Blur Review: An NFT Flipper’s Paradise
- Blur is a new NFT marketplace that caters to expert and high-volume traders.
- The platform introduces several highly-requested features such as sorting NFTs by trait floor price and real-time price feeds.
- However, Blur’s many features and detailed dashboard may make it daunting to use for more casual NFT buyers.
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Blur takes NFT trading to the next level with a host of new, innovative features.
What Is Blur?
A new NFT marketplace is making waves on Ethereum.
Blur is a community-driven NFT marketplace and aggregator designed with pro traders in mind. It introduces many new features and quality-of-life updates over other leading marketplaces, making the NFT trading experience more streamlined and intuitive.
The platform aggregates NFT listings from leading marketplaces like OpenSea, LooksRare, and X2Y2, while also allowing users to list their assets natively on Blur. Unlike many other NFT marketplaces that charge a commission on trades, Blur maintains 0% fees for selling NFTs.
The marketplace was first announced in March 2022 and attracted a strong social following by encouraging those who found out about the in-development platform to refer friends to a waitlist. Those with the most referrals and a few select community members were given access to test Blur in closed beta before it launched to the public on October 19.
Crypto Briefing took a look at Blur to see if the latest development in the world of NFT trading has been worth the wait. We’ve judged it in five key areas: ease of use, features, team and backers, tokenomics, and how much traction it has generated so far. Here’s what we thought.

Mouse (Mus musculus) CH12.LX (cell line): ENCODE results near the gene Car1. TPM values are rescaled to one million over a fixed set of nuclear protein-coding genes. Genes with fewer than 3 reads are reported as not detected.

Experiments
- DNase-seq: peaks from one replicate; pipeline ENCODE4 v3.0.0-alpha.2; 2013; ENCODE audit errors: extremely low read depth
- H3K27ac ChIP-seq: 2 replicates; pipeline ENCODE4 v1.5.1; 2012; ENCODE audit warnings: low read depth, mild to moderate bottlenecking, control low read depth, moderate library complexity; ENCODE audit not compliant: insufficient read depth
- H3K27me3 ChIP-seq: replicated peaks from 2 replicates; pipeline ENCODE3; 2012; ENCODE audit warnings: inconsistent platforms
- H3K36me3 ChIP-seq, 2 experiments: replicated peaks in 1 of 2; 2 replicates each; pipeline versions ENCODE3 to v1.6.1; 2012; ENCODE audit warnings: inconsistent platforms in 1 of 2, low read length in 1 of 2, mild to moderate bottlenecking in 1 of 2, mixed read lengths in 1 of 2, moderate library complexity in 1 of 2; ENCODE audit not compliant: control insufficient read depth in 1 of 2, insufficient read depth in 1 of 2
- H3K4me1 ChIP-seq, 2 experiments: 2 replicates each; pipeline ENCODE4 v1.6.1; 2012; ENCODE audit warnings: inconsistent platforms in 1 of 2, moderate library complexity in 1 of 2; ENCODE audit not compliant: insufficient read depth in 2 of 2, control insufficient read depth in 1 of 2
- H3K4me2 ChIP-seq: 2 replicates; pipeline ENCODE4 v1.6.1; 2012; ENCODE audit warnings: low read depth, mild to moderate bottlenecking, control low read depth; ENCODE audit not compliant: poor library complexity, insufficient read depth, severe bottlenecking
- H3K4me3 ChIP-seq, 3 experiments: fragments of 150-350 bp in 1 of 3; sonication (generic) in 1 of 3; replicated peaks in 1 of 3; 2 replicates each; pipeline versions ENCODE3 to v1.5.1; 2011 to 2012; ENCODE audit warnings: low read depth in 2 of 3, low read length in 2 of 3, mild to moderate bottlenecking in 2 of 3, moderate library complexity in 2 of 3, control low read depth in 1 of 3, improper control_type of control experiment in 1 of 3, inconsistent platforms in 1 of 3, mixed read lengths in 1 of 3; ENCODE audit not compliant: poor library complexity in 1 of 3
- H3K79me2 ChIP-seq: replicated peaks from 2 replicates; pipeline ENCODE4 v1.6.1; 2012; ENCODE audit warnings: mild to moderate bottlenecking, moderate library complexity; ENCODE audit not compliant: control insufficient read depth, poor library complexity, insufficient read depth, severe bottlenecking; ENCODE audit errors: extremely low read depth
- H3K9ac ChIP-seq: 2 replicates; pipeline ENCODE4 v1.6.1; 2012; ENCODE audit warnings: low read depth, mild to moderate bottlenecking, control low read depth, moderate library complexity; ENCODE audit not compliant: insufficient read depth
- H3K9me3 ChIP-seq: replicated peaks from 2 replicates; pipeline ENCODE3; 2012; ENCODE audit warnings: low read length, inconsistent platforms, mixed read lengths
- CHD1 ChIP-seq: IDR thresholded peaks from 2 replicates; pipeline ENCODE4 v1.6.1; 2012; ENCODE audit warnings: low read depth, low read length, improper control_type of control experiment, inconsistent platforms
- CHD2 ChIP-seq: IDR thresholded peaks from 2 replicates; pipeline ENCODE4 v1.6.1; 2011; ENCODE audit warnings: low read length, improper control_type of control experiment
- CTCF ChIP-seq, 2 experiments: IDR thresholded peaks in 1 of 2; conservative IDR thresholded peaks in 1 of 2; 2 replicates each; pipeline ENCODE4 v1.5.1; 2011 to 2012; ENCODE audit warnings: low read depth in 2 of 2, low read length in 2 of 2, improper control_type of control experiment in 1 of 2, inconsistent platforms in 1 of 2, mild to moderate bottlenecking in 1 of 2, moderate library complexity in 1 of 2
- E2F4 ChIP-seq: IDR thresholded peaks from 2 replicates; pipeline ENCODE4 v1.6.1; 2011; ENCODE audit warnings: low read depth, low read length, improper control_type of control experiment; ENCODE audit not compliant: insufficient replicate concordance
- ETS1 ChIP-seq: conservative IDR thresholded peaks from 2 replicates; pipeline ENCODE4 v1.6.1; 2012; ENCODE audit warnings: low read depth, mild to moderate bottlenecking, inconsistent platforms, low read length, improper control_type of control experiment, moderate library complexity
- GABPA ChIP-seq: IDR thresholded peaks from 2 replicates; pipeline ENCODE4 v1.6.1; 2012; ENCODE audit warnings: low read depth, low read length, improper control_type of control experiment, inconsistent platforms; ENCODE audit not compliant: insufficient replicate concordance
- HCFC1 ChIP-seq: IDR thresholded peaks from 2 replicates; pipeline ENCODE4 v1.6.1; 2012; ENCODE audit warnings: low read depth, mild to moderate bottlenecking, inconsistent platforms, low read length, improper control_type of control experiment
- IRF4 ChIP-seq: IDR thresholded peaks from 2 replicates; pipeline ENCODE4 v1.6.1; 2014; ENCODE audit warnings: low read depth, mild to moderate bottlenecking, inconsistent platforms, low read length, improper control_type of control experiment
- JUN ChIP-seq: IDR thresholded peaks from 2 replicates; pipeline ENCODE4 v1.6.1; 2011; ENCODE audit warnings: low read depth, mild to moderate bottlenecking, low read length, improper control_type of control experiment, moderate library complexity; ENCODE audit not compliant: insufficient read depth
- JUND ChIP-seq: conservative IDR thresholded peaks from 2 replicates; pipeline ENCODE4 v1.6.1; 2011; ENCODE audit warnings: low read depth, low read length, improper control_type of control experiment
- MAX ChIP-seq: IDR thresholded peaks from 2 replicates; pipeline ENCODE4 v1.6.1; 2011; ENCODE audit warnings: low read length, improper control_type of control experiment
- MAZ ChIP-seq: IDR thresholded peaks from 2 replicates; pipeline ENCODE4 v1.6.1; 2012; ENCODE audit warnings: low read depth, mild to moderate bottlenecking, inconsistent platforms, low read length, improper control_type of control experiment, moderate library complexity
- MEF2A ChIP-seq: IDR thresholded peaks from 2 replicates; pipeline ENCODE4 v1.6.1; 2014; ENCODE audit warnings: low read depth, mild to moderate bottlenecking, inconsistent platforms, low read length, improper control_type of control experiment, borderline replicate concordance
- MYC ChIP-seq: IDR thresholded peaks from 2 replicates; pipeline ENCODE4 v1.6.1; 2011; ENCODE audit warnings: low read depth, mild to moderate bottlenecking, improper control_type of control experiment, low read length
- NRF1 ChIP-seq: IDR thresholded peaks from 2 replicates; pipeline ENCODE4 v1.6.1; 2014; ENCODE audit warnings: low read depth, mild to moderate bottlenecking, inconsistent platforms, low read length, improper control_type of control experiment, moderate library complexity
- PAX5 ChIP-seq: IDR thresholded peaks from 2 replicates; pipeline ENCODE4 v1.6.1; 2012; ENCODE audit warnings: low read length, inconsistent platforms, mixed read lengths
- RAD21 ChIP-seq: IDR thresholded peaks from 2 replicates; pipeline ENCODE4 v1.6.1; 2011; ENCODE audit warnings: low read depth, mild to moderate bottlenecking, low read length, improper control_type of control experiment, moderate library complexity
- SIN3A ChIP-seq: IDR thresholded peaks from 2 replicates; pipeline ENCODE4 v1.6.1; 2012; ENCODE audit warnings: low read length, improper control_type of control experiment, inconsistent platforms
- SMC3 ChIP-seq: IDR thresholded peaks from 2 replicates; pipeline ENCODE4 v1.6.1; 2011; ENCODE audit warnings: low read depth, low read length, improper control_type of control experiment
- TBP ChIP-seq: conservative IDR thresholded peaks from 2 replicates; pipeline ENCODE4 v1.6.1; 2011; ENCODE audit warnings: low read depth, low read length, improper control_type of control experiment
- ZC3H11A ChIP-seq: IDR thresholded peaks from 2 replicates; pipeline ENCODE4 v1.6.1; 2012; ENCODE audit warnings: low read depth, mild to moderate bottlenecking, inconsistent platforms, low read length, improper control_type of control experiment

Ease of Use (3/5)
Getting started with Blur is simple. After navigating to the platform’s landing page, users are prompted to connect their Web3 wallet (it currently supports MetaMask and WalletConnect wallets) and start exploring the various NFT collections on the site.
Collections are listed in order of their one-day trading volume by default and are presented in a way that shows key data points such as floor price, number of owners, and various price and volume metrics at a glance. Users can also see all the Ethereum-based NFTs in their wallet via Blur’s portfolio tab. Here, it’s easy to track listed NFTs, their rarities, estimated collection value, and even a rough lifetime profit and loss statement.
Blur’s interface is very customizable. Users can switch between several views, such as lists and tiles, when looking through collections, depending on their preference. Unlike OpenSea, where users need to switch tabs to see sales history or other analytics, on Blur displays everything on a single page, making it easier to access and compare all relevant collection data. Other small accessibility features, such as dark/light mode, gas fee trackers, and an ETH price feed, also come as standard.
However, while Blur’s interface isn’t lacking in detail, the amount of data shown on screen can be daunting for less experienced users. The platform feels like it’s targeting advanced users and is more reminiscent of a Bloomberg Terminal than the user-friendly interfaces of eBay or Amazon. With so much information on the screen at one time, navigating the interface can take a bit of getting used to. But for those willing to take the time to get used to what Blur has to offer, the benefits over other NFT marketplaces are clear.